“That’s what I’m so mad about,” Jaeger said, referring to the standoff between Blue Cross and Children’s. “Not only do I have to worry about my child in [his] medically complex case and making sure that we’re on the same page and we’re not missing anything, I have to worry about the fact that we won’t be able to see the same people [and] have the same level of care, and we have to start over with a whole new team … . It’s not about what you can read in a report. It’s the conversations that we’ve had along the way that aren’t always captured in notes.”

Starting care over with another team at another hospital could also put Leo’s medication at risk. The drug is expensive, but its maker, Novartis, gives it to the Jaegers at no cost through its compassionate care program. To make this happen, Novartis and Children’s entered into a legal agreement to develop protocols for the drug’s administration, and then the arrangement had to be approved by the U.S. Food and Drug Administration.

Leo Jaeger during cancer treatment. Courtesy Melissa Jaeger

The process took more than a month to complete, and it would have to be repeated if the Jaegers transfer Leo’s care to another hospital. The drug inhibits his cells from mutating into cancerous cells, and if Leo stops the drug, the cancer could return within days, Jaeger said.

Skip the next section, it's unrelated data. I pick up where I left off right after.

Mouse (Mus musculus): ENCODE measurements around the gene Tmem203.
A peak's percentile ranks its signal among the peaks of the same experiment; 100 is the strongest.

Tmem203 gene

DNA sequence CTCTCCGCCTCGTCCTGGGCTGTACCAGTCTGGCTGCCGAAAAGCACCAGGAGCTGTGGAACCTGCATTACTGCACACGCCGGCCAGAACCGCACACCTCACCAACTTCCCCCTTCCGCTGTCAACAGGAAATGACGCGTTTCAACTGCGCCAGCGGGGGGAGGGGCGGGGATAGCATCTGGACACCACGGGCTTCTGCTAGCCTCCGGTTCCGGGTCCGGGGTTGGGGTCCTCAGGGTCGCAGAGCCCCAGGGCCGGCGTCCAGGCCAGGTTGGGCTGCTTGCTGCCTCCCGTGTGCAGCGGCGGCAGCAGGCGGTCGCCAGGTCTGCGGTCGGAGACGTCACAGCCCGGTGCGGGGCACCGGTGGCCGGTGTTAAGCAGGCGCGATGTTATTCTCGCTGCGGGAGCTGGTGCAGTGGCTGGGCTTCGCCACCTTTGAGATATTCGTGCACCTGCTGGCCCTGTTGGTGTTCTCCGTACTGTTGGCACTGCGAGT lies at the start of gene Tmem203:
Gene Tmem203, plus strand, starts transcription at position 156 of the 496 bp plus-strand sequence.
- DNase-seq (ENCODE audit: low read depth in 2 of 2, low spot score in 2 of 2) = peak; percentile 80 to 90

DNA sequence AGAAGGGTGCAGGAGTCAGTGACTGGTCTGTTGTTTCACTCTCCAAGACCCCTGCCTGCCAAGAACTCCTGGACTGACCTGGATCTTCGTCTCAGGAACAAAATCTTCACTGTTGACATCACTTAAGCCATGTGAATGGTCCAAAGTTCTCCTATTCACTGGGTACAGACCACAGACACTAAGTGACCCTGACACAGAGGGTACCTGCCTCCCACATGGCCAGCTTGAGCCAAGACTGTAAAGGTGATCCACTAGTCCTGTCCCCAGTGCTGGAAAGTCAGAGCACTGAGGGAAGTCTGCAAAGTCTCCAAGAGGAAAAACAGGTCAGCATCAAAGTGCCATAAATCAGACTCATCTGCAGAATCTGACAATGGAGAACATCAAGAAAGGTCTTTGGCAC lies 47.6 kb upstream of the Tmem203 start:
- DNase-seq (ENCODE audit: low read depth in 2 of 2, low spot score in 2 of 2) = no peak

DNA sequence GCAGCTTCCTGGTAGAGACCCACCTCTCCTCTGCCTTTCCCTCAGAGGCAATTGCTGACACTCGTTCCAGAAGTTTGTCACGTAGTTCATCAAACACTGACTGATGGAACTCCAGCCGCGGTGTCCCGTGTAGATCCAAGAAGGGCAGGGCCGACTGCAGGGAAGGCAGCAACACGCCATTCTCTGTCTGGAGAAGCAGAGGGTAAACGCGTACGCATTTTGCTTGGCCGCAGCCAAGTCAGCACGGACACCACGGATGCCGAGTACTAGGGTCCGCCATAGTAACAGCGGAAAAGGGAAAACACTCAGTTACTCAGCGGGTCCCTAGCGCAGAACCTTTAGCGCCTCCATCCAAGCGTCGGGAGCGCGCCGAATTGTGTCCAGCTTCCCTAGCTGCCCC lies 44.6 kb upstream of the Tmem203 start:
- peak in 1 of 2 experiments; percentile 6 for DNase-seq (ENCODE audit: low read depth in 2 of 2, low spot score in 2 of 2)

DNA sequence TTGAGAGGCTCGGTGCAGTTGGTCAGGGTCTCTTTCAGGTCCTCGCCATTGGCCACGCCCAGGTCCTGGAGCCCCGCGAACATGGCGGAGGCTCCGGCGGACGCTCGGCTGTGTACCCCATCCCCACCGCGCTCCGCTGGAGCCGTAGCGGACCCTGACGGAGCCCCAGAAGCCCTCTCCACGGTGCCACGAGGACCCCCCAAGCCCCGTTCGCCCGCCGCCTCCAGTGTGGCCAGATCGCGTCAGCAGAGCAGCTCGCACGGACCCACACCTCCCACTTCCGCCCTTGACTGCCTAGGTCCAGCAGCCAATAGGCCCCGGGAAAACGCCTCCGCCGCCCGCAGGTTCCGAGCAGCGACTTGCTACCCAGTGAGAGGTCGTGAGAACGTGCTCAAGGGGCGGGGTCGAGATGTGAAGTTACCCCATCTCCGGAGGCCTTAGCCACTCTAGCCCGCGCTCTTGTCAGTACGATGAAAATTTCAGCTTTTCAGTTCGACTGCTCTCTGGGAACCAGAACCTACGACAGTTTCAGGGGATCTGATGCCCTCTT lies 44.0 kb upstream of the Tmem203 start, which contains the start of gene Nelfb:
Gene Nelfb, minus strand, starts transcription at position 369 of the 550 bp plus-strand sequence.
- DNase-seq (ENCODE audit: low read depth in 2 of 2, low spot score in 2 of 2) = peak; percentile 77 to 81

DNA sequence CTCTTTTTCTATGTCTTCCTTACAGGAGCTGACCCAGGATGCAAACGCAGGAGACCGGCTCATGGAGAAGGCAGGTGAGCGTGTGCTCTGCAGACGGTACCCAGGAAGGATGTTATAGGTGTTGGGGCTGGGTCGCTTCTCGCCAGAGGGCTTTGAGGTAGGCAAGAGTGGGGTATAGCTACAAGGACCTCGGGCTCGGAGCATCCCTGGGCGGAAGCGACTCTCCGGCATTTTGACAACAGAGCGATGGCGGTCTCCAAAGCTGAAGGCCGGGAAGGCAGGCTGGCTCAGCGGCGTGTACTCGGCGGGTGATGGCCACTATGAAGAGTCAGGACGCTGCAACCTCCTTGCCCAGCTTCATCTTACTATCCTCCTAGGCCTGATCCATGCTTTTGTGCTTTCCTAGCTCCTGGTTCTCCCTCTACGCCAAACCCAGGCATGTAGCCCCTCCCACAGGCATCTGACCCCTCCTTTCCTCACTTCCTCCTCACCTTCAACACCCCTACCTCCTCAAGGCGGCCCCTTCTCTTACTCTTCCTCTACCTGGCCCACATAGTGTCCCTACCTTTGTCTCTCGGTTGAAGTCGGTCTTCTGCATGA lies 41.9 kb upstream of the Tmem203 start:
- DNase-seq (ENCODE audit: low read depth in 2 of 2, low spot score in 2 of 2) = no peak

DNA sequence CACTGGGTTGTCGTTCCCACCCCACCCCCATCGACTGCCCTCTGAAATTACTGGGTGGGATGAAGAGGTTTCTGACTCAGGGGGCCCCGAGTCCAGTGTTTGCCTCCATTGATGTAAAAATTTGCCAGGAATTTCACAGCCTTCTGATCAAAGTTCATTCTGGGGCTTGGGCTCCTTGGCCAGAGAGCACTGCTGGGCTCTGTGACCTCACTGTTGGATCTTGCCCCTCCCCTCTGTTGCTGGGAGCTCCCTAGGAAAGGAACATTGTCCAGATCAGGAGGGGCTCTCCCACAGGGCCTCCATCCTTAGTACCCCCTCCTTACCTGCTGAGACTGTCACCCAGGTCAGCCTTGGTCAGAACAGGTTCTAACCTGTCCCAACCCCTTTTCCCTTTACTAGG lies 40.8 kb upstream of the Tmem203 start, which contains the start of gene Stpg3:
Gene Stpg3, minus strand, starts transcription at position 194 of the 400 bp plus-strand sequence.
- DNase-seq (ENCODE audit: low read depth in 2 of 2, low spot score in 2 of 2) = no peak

The Jaegers administer Leo’s drug twice daily, donning gloves and masks to prepare a drug cocktail Leo takes orally by syringe.

“It’s like ‘Breaking Bad’ in our house,” Jaeger joked. The routine will be part of Leo’s daily life until medical research provides a new treatment, which Jaeger is optimistic it will. Even the past few years have yielded considerable research on Langerhans cell histiocytosis, which affects two in 1 million children, she said. Dr. Rawwas told her that just two years ago, Leo’s treatment wouldn’t have been possible.

With the drug, Leo went from experiencing regular, severe pain to acting like a typical toddler, playing with his 4-year-old brother, George, and quickly catching up to milestones he missed as his body fought the cancer and endured treatment.

Jaeger said her family hasn’t seriously considered the options if Blue Cross and Children’s don’t come to a resolution. They’ve applied to Blue Cross for an exception, but haven’t heard whether they’ll be approved.